Interruption and all its cosmic ramifications seem to be a primal force and theme in "The Lady from Shanghai". Many of the most indelible moments erupt or are born out of seemingly nowhere. The wordless scene in which a gloriously clad Hayworth sprints desperately through the deteriorating arches of an Acapulco street against the strains of a Mexican band lasts nearly half-a-minute and emanates almost inexplicably from the narrative. A man coughs ceaselessly in a courtroom, oversized marine life intrude on the central love scene, and finally, in the most conspicuous eruption, the three central characters are arbitrarily led into a hall of mirrors, where they proceed to blow the entire place apart. In short, whether the interruption is obstructive or cathartic, it throws the equilibrium off balance, and that may be why this film is so emotionally turbulent, why the playing of Welles and Hayworth at times resembles the rupturing of two adjacent membranes against one another, unable to touch without bruising themselves. The accepted interpretation of the film as a comment on the two's marriage, as a confession of the boy genius' inability to mantain a relationship with a mature, robust woman should therefore not imply that the experience of making or watching such a film is a fluid or healing one. Not even the fluidity of the film making, blithely inconsiderate of conventional and "coherent" narrative form, should suggest that. Both the allure and difficulty of the Welles canon is its destructive tumultuous self-romance and destructiveness, and "Lady from Shanghai" is no exception."
"Black Irish and a Blonde Bombshell"
Byron Kolln | the corner where Broadway meets Hollywood | 03/16/2006
(4 out of 5 stars)
"What was once considered Orson Welles' most notorious failure is now regarded as a classic by movie buffs. THE LADY FROM SHANGHAI, the story of a man driven to obsession and murder by a beautiful blonde temptress, is filled with striking imagery and amazing performances. Based on a novel by Sherwood King, the story focuses on world-weary crewman Michael O'Hara (Orson Welles) who literally stumbles across the path of beautiful Elsa Bannister (Rita Hayworth), and almost on the spot he's invited to join the crew of her yacht, about to set sail on an international cruise, that soon dissolves into murder and mayhem. The plot plays like classic film noir, with many twists and turns. The film is highlighted by the famous `Hall of Mirrors' finale where Welles demonstrates the whole idea of the unknown enemy.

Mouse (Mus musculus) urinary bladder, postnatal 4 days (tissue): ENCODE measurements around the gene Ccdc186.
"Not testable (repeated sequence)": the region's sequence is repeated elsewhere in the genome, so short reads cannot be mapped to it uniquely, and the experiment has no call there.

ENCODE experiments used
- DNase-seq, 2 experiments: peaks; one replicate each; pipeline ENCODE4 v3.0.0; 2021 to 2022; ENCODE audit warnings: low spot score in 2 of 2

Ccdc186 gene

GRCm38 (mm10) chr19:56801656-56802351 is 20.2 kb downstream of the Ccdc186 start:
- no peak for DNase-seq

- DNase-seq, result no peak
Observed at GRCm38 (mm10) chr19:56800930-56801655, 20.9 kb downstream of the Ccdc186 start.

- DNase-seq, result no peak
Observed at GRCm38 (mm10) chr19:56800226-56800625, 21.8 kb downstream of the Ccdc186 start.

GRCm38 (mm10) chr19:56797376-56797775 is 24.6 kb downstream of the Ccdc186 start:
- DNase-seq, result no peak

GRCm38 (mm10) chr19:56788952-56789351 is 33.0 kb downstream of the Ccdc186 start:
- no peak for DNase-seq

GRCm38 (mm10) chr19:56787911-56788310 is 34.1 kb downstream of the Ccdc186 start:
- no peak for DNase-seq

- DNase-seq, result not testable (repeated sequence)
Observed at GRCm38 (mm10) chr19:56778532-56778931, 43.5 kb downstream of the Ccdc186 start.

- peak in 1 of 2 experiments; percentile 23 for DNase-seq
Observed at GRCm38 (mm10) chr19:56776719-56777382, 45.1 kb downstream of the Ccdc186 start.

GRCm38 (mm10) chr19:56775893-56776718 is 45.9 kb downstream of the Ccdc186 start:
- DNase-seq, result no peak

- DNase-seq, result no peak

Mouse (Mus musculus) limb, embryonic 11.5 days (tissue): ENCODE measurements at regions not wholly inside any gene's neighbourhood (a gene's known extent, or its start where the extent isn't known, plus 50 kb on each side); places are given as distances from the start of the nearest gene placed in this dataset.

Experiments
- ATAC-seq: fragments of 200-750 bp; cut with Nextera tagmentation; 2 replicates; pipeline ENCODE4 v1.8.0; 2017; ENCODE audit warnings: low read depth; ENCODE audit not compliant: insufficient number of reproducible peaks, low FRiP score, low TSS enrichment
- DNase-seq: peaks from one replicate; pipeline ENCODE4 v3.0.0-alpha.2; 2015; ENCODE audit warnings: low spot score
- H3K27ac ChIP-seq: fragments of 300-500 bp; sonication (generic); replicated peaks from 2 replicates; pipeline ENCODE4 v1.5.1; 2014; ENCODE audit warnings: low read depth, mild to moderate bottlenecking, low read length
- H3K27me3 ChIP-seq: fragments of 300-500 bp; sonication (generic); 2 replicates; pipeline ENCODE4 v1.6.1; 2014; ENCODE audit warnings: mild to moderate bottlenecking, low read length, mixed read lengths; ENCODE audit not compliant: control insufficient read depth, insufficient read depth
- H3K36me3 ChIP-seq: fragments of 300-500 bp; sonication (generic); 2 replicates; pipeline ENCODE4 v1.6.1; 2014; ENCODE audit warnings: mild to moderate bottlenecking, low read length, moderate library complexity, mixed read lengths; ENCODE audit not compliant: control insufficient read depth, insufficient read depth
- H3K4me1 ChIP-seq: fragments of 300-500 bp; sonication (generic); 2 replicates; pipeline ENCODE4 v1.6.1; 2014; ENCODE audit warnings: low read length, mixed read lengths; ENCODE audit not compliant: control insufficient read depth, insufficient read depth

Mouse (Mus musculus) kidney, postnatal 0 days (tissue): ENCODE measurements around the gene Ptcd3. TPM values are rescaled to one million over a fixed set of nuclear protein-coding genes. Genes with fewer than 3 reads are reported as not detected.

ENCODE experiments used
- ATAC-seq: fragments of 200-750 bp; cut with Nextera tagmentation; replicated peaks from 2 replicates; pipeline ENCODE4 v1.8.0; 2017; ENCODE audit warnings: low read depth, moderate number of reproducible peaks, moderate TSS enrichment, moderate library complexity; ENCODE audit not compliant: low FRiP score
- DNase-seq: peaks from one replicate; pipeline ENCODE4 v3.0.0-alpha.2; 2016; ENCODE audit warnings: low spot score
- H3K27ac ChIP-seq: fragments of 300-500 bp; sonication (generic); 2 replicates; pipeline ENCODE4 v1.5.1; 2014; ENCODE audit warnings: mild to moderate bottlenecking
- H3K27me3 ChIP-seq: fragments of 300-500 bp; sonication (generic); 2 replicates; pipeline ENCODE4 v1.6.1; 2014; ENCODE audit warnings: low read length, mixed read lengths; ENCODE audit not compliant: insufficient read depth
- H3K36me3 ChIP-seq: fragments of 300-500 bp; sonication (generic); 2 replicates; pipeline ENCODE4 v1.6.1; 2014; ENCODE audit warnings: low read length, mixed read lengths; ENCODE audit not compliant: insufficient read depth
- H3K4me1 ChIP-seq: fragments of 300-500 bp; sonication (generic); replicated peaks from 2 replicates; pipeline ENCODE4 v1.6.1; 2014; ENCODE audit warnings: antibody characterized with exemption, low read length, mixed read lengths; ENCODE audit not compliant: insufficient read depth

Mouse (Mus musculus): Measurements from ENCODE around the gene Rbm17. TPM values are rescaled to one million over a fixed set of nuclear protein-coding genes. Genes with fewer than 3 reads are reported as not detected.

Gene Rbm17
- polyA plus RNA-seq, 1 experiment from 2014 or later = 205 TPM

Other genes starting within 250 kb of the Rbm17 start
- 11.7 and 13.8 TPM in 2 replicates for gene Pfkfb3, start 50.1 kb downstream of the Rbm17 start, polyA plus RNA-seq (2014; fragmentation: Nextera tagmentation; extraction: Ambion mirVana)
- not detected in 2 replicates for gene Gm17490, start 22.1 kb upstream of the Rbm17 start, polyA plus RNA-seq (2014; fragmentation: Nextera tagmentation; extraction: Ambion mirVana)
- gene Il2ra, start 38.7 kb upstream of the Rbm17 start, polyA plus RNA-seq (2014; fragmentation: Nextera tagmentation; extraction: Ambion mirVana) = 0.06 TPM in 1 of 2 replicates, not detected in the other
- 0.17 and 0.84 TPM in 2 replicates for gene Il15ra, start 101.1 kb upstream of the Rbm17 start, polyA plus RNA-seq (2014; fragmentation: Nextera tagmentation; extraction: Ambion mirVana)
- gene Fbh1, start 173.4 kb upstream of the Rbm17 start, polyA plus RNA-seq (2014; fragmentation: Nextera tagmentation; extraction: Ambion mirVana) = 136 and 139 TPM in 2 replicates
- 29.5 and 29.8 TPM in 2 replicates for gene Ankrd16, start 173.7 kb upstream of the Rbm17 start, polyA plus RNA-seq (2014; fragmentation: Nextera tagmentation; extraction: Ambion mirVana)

Rita Haywoth is sensational in one of her best roles. It is a very famous story that she was personally recommended for the picture by her then-husband Orson Welles, but studio heads regarded the project as a B-picture and thus not worthy of one of their biggest box office stars. Welles hacked off Hayworth's trademark red tresses and bleached it platinum blonde, in an effort to emphasize the fact that this was indeed a different movie, but it was also a different Hayworth, one the audience had never seen before. THE LADY FROM SHANGHAI was a bitter disappointment for writer/director/star Orson Welles, who felt he was sabotaged by a studio who did not trust his vision. The film was significantly edited by Columbia shortly after it's completion but was kept on the shelf for several months before it was finally released, to mostly scathing reviews.
The DVD contains audio commentary from well-known Welles fan and director Peter Bogdanovich, a featurette with Bogdanovich, the original trailer and vintage advertising gallery."
Enticing sexy dip into film noir waters
Doug Anderson | Miami Beach, Florida United States | 09/27/2006
(5 out of 5 stars)
"The Lady from Shanghi's reputation is secure as a classic of film noir but then this genre is notoriously disrespected probably because many film noirs are based on dime novels and sound like it; in order to appreciate a film noir, therefore, you have to be able to enjoy the kitschy quality of snappy dime-novel dialogue. But kitsch alone is not what makes (some) film noirs great. What really sets film noir apart from other genres is its striking, even elegant, visual style which often contrasts sharply with its stark subject matter. Film noir has a way of glamourzing corruption, and giving corruption a unique aesthetic allure all its own. Film noir probably owes something to the German Expressionist film masters (Murnau, Lang, Von Stroheim) and the Hollywood grotesques of the 20's and 30's but it absorbs and evolves these influences into a highly refined style of its own. Orson Welles is the undisputed master of the high noir style. All of his films after Magnificent Ambersons mobilize film noir methods and techniques and so Welles' reputation rises and falls with that genre that he did not create but that he perfected.